during the Reformation. Thanks to a technological revolution (movable type then, the Internet and talk radio now), power
once concentrated in the hands of a few has been redistributed into the hands of the many." Perhaps that's what really
annoys the non-fighting Fighting Talkers, just as it did the Church - with power in many more hands it's much, much
harder to manufacture consent.
The lesson for the voices of mediocrity is that they should never take the status quo for granted. Now that is fighting talk.
NOT PC, 3: George Bush was Right
The Syrian army has left Lebanon after popular protests forcing them out. Muammar Gaddafi is desperately sucking up to
the west. Free elections have been held in Iraq and Afghanistan, and are to be held soon in Egypt and in Lebanon. The
Palestinian Authority held free elections, put together a cease-fire and called a so-far mostly successful moratorium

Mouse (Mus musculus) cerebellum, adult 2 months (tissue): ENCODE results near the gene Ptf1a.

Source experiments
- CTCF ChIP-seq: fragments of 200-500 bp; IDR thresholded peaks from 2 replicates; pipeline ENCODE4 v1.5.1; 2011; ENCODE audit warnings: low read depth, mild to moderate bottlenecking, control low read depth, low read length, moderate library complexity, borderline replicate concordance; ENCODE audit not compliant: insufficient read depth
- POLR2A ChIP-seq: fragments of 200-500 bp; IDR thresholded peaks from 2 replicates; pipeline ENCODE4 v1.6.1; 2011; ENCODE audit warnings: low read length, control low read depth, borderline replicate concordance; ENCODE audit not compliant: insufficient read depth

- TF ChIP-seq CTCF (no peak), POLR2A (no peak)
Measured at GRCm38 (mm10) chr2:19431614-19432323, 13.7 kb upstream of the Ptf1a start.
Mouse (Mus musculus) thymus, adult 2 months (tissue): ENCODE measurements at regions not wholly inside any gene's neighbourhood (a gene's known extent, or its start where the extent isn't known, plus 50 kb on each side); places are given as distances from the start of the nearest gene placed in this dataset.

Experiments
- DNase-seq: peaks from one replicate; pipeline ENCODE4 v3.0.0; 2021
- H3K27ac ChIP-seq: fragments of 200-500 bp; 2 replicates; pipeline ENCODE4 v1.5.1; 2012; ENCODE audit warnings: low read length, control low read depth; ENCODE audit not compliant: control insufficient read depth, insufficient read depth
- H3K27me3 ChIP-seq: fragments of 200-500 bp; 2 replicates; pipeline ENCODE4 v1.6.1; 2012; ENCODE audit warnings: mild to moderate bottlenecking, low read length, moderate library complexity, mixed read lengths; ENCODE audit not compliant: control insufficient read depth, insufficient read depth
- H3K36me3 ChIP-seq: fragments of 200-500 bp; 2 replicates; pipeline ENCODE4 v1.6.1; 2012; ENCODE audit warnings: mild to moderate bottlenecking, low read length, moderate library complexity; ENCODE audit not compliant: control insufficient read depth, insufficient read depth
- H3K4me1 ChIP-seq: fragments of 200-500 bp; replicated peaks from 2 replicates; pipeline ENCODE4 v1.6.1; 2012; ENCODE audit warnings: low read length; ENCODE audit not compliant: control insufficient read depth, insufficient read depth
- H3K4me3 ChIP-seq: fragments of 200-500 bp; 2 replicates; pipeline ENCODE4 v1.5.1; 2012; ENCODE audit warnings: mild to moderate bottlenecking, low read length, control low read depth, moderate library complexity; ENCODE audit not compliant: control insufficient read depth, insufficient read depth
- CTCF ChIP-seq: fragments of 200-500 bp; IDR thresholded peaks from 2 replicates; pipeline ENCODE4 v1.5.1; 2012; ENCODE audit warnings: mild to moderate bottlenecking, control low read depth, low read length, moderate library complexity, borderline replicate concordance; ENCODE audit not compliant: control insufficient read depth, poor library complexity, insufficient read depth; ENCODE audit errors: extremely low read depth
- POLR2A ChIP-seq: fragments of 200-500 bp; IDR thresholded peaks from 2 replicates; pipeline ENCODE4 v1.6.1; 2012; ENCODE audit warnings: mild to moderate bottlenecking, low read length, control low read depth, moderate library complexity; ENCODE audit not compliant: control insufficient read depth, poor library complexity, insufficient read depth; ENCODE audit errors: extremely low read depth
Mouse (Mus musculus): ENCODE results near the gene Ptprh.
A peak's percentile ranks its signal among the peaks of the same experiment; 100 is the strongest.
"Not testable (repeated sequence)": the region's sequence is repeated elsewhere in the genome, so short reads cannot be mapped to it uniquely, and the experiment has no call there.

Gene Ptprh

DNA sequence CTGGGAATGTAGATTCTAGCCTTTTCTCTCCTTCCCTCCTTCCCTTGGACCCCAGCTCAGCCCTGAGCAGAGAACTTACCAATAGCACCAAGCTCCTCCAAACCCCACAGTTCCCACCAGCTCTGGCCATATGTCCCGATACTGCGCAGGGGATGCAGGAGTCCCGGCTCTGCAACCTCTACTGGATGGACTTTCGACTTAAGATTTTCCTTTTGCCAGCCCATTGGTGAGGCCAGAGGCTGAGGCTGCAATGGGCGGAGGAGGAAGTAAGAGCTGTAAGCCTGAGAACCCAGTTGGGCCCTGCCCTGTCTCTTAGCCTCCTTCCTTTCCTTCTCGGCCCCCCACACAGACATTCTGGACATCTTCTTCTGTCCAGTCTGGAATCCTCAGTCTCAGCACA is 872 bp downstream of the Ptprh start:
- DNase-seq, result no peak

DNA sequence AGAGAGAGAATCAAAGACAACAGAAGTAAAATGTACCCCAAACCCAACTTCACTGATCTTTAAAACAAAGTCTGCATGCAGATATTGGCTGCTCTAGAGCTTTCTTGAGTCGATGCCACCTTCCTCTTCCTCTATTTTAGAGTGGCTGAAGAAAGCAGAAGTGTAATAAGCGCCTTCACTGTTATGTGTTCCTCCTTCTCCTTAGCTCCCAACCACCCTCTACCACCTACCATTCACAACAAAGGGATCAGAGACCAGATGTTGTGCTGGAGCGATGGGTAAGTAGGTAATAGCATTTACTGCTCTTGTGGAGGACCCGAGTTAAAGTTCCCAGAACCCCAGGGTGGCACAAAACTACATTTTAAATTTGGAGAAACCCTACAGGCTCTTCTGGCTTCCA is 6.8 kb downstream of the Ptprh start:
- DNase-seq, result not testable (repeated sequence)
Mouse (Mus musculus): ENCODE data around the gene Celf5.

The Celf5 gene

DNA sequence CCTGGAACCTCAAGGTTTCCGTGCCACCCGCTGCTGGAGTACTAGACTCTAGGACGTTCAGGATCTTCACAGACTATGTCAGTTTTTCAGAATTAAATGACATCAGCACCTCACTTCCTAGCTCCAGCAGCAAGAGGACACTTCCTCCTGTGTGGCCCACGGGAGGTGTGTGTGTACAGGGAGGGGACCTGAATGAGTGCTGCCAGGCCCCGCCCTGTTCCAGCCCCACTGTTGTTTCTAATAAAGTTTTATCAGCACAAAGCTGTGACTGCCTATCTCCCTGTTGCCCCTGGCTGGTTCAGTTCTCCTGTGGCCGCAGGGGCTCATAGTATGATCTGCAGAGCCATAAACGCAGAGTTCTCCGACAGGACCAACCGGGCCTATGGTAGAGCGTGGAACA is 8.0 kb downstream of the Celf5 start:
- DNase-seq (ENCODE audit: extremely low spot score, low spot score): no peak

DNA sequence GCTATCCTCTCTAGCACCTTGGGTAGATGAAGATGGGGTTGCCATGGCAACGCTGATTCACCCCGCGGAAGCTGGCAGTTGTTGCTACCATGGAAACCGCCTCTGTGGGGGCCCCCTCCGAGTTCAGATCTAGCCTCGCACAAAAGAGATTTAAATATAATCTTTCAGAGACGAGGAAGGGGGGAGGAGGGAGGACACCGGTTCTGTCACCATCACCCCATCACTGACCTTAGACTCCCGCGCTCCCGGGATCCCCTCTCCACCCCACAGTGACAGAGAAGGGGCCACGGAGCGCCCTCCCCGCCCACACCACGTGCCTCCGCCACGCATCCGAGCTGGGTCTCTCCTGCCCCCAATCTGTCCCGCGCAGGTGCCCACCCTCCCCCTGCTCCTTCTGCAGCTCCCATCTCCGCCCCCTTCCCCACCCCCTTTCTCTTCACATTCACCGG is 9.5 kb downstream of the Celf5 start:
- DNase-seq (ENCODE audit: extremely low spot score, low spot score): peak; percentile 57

against attacks on Israel.
Arab and Muslim absolutism is slowly being replaced with western ideas of freedom. Peace is breaking out in the Middle
East - and I mean real peace: peace with freedom. It's almost like watching the Berlin Wall fall all over again and freedom take hold across
Who could possibly object to the latest developments in the Middle East? Well, there's Al-Qaeda’s Dr. Ayman Zawahiri of
course; and (Abu Musab) al-Zarqawi and the Sunni Association of Muslim Scholars. And Saddam’s remaining Baathists. And
the entire unwashed anti-war movement
across the west. And Robert Fisk.
Turns out, the critics - liberal and cynical and peacenik and 'realist' - were wrong, just as they were wrong about the
Cold War. The critics got Reagan wrong and the Soviets wrong, and now they've got Bush wrong and the 'Arab street'
wrong. Time for them to 'fess up on both.
When the Soviets fell it was chiefly due to the Rea gan Doctrine
which was crafted not to contain the Soviet Empire, but to destroy it. So too with the 'Bush Doctrine,' which seeks not
to contain Islamic terrorism but to hunt it down and destroy it,and destroy those who support it.